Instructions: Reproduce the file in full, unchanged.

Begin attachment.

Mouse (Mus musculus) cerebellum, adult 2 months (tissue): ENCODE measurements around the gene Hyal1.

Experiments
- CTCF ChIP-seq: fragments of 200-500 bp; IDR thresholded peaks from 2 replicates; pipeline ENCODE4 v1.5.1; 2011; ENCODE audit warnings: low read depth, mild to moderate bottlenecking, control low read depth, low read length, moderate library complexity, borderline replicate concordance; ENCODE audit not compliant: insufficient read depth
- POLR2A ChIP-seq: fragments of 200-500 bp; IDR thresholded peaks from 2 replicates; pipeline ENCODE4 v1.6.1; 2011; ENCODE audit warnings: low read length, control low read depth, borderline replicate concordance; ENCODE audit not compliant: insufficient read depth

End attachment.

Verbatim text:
Mouse (Mus musculus) cerebellum, adult 2 months (tissue): ENCODE measurements around the gene Hyal1.

Experiments
- CTCF ChIP-seq: fragments of 200-500 bp; IDR thresholded peaks from 2 replicates; pipeline ENCODE4 v1.5.1; 2011; ENCODE audit warnings: low read depth, mild to moderate bottlenecking, control low read depth, low read length, moderate library complexity, borderline replicate concordance; ENCODE audit not compliant: insufficient read depth
- POLR2A ChIP-seq: fragments of 200-500 bp; IDR thresholded peaks from 2 replicates; pipeline ENCODE4 v1.6.1; 2011; ENCODE audit warnings: low read length, control low read depth, borderline replicate concordance; ENCODE audit not compliant: insufficient read depth